Measured in Hertz (Hz), it refers to the number of times a TV changes/updates the image (frame) per second. The higher the number, the better as that means it can change and update the image faster. This is particularly important if you tend to play content with fast-motion sequences on your TV. A higher refresh rate means a smoother picture quality. In general, new and higher end 4K TVs can go up to 120 Hz, while lower-end models tend to hover around 60 Hz.
Contrast ratio refers to the difference between the darkness and brightness a TV can produce. A higher contrast ratio is desired for more detailed images. As there is currently no contrast ratio standard in the TV world, how one manufacturer measures contrast ratio can be very different from how another manufacturer measures them. As a buyer, just use contrast ratio to compare between models of the same brand rather than across brands. Nowadays though, you might see fewer TV manufacturers using the term to describe the level of contrast of their TVs.
HDR (High Dynamic Range)
One of the TV features you will be hearing a lot of is HDR. It’s kind of a complicated term to understand but essentially, it’s a good thing to have. With 4K TV, you’re getting more pixels on your screen. With HDR, it’s making those extra pixels work even harder for you.
What HDR does is that it improves TV contrast, the contrast between bright and dark, for a more realistic image. Most HDR-compatible TV can process 1,000 nits of brightness in contrast with standard dynamic range TVs that can only process about 300 to 500 nits of brightness. An HDR TV can also produce a 10-bit colour depth, so colour gradients on a screen are smoother. A 10-bit colour depth also includes over a billion individual colours. For comparison, most Blu-Ray videos can produce 8-bit colour. As with 4K, only by playing HDR content on an HDR-compatible TV can you fully benefit from the advantages of HDR.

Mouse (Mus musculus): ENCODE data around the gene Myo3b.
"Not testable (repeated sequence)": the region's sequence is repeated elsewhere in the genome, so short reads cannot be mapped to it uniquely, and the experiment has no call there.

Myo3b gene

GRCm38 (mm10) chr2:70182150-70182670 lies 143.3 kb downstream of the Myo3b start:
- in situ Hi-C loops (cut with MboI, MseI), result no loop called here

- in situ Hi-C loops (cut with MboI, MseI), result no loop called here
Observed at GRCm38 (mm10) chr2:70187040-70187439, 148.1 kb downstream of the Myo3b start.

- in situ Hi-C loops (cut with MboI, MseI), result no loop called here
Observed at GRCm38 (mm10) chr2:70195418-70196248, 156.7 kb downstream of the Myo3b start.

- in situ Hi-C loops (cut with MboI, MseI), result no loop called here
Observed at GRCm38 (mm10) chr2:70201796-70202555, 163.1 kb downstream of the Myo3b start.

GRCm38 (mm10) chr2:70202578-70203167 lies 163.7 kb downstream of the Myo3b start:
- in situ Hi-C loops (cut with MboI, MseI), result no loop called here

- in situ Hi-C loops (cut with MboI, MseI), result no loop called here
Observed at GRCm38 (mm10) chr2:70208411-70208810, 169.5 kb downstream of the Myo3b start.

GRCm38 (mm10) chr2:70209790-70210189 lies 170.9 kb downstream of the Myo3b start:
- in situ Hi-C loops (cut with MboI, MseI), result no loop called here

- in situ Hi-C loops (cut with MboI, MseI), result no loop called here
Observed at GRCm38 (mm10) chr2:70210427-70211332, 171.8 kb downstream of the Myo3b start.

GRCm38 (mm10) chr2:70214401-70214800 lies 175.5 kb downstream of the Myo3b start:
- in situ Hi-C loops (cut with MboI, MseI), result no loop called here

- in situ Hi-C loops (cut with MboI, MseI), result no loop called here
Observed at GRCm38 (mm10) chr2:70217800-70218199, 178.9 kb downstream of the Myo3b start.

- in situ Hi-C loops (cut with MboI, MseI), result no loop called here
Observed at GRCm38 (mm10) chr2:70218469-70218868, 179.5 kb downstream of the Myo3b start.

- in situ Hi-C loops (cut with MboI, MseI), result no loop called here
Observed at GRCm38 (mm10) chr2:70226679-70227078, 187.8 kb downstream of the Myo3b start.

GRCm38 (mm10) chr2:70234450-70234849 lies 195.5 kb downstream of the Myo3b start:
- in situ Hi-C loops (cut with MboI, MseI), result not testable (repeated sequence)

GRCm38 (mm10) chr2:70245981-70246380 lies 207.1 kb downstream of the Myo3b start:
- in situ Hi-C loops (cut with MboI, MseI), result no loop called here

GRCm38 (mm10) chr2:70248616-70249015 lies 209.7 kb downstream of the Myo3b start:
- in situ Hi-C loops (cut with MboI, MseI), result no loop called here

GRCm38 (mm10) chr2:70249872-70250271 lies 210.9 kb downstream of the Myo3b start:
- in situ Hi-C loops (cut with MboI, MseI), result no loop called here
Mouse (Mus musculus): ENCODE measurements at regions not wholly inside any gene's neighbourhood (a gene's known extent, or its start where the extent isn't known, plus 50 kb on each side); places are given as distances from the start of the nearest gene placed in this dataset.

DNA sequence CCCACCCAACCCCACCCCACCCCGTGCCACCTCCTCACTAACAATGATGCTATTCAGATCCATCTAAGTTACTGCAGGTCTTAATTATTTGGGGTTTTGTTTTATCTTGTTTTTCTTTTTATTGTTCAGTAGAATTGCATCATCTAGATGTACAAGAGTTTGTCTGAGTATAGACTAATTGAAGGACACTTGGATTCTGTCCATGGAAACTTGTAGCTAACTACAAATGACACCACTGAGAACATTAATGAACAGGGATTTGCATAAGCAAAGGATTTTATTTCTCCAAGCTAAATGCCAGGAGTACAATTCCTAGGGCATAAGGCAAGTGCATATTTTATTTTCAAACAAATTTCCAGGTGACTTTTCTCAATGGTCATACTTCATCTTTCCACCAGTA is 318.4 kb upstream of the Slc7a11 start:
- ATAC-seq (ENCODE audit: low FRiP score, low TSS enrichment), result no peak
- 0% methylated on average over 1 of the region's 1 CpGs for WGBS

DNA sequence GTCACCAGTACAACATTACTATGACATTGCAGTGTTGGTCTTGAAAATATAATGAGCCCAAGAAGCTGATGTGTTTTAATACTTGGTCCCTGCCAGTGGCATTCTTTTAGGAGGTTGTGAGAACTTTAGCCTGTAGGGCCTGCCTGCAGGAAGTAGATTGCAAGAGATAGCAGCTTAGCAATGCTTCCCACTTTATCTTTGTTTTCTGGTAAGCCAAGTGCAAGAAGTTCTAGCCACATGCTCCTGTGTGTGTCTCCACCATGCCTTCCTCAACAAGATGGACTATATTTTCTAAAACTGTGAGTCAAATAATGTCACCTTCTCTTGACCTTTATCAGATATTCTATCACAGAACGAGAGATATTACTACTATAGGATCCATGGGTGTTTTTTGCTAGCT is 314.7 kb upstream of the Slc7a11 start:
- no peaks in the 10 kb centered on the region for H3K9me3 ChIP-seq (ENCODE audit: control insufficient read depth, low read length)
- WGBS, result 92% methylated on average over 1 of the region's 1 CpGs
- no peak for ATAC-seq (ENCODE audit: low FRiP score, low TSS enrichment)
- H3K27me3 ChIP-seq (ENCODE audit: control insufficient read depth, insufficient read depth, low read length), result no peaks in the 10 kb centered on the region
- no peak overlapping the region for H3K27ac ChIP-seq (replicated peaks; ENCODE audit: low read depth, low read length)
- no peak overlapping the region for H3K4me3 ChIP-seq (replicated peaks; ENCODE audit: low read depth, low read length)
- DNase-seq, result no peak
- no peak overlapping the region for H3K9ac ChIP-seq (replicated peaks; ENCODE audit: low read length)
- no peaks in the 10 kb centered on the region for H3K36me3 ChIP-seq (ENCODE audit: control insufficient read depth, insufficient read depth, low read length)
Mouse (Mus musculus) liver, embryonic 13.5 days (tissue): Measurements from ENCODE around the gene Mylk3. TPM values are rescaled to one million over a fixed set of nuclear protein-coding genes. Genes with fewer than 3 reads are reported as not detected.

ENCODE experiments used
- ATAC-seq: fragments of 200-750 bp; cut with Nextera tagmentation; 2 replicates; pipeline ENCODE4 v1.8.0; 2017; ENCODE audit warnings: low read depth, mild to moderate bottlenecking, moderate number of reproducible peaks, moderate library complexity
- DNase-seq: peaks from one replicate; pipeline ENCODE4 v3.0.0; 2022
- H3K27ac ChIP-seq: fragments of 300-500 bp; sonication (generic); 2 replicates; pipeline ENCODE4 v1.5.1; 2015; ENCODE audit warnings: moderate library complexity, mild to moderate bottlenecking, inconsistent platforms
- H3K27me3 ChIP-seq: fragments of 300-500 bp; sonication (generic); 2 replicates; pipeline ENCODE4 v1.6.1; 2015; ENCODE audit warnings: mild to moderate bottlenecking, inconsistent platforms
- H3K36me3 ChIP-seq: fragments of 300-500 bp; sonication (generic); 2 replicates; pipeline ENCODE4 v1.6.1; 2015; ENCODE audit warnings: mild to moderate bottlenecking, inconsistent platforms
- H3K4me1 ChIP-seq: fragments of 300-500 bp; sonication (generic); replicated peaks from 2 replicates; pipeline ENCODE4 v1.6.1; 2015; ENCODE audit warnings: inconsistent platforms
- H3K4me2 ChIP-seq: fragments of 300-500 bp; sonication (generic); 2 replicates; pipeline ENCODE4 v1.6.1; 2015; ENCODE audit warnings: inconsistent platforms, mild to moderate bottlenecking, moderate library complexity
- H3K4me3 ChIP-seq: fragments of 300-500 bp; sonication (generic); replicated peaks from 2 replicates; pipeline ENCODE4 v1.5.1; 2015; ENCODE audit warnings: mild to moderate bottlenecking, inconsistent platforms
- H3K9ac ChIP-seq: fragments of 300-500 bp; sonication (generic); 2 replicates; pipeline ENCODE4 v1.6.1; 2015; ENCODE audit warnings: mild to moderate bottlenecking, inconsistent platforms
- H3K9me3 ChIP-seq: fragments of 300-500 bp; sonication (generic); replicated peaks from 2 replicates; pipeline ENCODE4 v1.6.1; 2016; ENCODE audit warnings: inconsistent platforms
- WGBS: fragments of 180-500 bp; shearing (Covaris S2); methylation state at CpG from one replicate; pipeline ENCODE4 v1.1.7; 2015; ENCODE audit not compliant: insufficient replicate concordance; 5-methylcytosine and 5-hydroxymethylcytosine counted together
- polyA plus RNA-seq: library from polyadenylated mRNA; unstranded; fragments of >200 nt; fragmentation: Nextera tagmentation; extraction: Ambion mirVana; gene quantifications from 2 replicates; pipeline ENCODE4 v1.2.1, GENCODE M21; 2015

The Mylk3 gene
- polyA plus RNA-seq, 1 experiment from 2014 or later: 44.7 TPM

There are two major formats of HDR, HDR10 and Dolby Vision. The former an open standard that is able to produce 10-bit colour, while the latter is a closed standard and can go up to 12-bit colour with the potential to reach a whopping 10,000 nits brightness (although current TVs can really only support about 4,000 nits but it pays to be future-proof!). There is also the up-and-coming HDR10+, which is available on certain Samsung models. It’s a variation of HDR10, but are closer to Dolby Vision in the sense that the format includes a dynamic metadata that allows the TV to adjust brightness levels based on the specific scene or frame so dark scenes can become darker and bright scenes can become brighter.
If you’re particularly particular about sound, look out for Dolby Atmos in the TVs. It’s the latest audio technology for surround sound and provides a more three-dimensional sound experience. However, the caveat is that it really only matters if you’re actually watching Dolby Atmos content and you’re accompanied by a full surround sound setup (sound bar, speakers, etc). With TVs being so slim nowadays, many aren’t capable of being fitted with speakers that produce exceptional sound.
It stands for High Definition Media Interface, and it’s physically a cable connector but technically, it’s so much more. It’s designed to transmit high-definition audio and video signals, and most TVs come with a few HDMI inputs so you can plug in things like your sound bar or your cable box. Make sure there are sufficient number of inputs on the TV you’re buying for the number of components you will be connecting to your TV.